He surged to his feet, torn between sickness and murderous fury. "How dare you
suggest such blasphemy to me? To prey on me when you know I am vulnerable --
you calculated every step of this conversation, didn't you? Even down to that
puzzle, an elegant illustration of your point. I am a heretic and a traitor to my king;
I confess this beneath the foot of the Agate God. But even I, fallen man that I am,
would not presume to such a masquerade."
Last was undisturbed by his outburst. "It's up to you," he said easily, studying the
reconstructed puzzle. "Since there was no healing, the priests here have not taken
their fee. You could pay it to the people in Rosphe instead. But if this is your
decision, then I'll lead you home, as agreed."
Finally he looked up at Qoress, meeting his eyes for the first time since the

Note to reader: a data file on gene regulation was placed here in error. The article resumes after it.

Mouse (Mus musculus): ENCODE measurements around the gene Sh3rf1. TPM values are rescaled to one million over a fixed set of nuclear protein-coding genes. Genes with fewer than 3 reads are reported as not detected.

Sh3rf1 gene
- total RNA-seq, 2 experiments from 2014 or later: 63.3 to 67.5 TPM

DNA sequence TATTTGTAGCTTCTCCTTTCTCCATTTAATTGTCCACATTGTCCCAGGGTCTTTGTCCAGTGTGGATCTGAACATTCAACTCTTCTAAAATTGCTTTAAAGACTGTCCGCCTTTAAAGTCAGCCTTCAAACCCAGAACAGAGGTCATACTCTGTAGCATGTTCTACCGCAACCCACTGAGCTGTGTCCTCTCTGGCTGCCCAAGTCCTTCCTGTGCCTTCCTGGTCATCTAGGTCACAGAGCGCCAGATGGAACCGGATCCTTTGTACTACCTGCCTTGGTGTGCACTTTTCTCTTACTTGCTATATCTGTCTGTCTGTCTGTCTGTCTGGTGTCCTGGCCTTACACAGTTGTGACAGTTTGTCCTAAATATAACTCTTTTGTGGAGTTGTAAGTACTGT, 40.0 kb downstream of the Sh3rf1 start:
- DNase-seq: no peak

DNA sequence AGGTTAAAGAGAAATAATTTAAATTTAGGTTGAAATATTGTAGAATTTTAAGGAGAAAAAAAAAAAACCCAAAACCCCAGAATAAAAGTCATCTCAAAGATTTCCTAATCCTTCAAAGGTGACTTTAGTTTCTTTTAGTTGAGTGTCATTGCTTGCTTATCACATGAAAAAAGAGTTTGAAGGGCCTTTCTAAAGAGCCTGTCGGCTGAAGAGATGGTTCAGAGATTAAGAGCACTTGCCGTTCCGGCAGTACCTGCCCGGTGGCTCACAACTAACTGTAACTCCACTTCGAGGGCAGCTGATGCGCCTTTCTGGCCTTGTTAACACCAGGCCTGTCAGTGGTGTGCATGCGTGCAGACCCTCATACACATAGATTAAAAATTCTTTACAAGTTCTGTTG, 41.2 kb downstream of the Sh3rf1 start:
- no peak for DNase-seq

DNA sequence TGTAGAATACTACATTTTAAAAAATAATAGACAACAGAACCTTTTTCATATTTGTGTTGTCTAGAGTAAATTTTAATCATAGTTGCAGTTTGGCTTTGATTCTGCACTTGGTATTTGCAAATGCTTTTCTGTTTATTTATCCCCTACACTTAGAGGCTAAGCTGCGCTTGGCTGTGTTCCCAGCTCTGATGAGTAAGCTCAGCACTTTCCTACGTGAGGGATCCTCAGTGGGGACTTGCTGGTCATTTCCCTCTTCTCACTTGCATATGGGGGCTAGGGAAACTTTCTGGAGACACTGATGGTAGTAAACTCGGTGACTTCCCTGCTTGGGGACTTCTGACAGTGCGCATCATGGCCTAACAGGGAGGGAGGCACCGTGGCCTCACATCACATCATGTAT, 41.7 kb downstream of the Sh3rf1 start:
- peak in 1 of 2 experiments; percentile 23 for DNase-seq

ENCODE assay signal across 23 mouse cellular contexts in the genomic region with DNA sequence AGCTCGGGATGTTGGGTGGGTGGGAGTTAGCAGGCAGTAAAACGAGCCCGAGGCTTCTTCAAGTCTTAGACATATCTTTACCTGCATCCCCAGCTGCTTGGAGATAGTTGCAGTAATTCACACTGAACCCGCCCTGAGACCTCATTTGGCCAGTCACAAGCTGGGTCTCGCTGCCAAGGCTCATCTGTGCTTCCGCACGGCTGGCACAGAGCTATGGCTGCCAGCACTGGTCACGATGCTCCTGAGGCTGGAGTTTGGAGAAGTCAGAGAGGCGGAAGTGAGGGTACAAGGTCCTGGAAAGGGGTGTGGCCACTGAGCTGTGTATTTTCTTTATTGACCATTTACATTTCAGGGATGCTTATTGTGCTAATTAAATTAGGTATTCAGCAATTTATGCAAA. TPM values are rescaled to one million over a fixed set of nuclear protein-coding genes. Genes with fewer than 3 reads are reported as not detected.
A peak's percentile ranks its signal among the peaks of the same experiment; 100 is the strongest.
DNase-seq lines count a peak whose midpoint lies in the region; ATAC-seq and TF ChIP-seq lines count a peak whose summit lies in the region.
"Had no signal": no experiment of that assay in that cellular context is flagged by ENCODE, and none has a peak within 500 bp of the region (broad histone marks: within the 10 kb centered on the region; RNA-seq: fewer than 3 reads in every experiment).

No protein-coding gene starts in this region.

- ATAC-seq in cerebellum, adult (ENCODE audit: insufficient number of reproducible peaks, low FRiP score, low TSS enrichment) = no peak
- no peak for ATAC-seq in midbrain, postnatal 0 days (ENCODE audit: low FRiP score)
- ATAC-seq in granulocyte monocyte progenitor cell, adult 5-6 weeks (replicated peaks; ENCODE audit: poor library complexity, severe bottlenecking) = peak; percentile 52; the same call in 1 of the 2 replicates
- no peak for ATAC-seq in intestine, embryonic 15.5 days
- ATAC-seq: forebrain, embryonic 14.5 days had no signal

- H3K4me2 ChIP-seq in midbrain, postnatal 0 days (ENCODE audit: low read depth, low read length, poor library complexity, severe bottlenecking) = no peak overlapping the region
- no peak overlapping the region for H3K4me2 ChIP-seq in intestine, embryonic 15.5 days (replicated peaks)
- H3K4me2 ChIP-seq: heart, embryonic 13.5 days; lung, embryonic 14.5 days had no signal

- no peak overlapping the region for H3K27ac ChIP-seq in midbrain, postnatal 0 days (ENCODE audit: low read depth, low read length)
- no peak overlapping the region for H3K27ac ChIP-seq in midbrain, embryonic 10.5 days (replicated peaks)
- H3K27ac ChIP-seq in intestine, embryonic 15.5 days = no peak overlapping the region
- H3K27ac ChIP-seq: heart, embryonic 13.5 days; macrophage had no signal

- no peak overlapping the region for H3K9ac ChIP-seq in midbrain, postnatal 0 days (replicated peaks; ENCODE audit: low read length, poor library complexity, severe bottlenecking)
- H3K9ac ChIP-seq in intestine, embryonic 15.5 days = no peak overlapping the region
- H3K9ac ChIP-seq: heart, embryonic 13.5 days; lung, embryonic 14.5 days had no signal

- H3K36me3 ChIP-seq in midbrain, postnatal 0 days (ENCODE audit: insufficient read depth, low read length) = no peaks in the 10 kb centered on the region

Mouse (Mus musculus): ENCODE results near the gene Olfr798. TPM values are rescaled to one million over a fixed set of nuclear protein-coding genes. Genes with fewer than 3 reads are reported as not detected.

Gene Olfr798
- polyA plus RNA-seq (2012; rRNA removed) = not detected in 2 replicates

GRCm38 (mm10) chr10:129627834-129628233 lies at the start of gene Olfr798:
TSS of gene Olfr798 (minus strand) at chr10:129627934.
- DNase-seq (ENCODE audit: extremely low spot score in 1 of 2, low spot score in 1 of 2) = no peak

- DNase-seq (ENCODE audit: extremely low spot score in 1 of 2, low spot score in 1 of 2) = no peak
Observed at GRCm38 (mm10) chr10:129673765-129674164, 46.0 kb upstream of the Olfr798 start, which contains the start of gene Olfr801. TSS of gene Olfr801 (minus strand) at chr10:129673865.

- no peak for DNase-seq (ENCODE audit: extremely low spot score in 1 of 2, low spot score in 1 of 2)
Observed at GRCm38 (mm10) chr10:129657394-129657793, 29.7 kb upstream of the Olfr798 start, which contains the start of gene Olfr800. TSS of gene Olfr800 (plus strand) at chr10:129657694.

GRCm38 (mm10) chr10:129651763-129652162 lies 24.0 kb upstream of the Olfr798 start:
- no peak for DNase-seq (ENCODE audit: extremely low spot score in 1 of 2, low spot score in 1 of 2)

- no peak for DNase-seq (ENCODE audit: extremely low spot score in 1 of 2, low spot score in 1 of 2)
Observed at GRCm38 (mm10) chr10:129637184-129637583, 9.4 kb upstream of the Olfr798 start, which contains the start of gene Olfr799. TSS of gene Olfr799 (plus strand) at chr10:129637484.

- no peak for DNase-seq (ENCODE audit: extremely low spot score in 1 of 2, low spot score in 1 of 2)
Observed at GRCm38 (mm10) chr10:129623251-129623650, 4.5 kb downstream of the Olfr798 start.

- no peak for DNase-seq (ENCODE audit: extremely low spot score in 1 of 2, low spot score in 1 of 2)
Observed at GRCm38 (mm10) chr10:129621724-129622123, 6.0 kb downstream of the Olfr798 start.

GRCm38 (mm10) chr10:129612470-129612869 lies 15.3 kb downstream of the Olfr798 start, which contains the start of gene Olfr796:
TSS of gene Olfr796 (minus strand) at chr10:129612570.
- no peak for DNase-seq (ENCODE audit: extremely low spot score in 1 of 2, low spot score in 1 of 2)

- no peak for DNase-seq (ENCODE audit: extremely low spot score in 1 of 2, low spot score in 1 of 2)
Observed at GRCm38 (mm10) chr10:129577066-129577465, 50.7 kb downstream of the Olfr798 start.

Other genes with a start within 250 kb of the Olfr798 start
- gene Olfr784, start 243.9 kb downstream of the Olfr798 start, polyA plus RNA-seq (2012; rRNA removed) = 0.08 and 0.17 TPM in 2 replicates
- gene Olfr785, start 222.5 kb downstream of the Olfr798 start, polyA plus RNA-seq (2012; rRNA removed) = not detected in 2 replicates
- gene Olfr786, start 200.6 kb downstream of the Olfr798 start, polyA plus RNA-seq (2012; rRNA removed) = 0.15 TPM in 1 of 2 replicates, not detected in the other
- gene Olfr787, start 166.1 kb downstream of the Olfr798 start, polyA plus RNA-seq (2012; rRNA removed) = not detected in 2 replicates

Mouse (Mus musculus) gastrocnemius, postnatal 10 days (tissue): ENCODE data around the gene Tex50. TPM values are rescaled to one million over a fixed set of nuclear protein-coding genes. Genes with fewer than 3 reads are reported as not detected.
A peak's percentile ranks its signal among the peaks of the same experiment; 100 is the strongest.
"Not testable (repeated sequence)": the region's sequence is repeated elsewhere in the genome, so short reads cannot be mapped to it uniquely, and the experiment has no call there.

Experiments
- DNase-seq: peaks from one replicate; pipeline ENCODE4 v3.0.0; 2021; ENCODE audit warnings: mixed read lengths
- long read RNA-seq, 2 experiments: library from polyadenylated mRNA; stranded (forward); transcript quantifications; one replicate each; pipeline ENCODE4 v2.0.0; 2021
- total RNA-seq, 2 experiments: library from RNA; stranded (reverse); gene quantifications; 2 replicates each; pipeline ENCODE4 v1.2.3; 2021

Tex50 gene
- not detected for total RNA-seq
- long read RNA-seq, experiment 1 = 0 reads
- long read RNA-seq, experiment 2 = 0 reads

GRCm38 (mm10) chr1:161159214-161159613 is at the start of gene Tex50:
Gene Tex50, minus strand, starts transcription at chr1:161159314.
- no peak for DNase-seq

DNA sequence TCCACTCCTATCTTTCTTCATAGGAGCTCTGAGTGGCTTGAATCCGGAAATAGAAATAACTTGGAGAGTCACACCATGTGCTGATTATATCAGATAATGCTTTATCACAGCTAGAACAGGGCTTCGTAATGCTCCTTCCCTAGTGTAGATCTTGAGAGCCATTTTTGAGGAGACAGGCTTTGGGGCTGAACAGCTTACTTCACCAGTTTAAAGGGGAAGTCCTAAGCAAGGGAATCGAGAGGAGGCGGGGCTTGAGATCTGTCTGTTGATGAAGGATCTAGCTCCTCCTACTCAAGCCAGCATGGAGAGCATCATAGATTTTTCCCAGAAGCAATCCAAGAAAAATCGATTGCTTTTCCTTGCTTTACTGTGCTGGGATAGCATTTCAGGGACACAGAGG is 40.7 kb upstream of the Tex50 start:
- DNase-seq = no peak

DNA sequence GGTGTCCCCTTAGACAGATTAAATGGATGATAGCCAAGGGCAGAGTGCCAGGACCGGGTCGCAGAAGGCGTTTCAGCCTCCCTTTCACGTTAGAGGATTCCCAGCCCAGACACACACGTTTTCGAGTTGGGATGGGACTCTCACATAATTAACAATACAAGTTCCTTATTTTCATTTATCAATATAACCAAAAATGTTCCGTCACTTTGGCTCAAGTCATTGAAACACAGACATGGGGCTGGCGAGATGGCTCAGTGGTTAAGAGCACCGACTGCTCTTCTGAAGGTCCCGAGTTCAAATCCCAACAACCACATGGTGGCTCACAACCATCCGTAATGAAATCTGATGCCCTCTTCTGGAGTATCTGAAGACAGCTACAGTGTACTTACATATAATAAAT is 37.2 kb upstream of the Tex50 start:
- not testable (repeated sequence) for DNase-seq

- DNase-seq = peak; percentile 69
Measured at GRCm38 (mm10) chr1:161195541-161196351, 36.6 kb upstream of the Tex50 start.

councillor awoke. "I take my services very seriously. I'm not just a guide, not just
a translator; I help people survive in Driftwood. As much as I can, against the
breakdown that eventually claims it all. So I offer you what help I can. Whether
or not you take it is up to you."
He stood and set the puzzle on his vacated stool. "When you're ready to come out,
the priests will prepare a bath and food for you. I'll wait in the courtyard. From
there, I'll take you wherever you want to go."
Then he departed, leaving Qoress alone with the delicate puzzle of wood.
A wave of noise surged up from the open plaza before the holy palace, as if the
crowds assembled there spoke with one roaring voice. Gold and copper, studded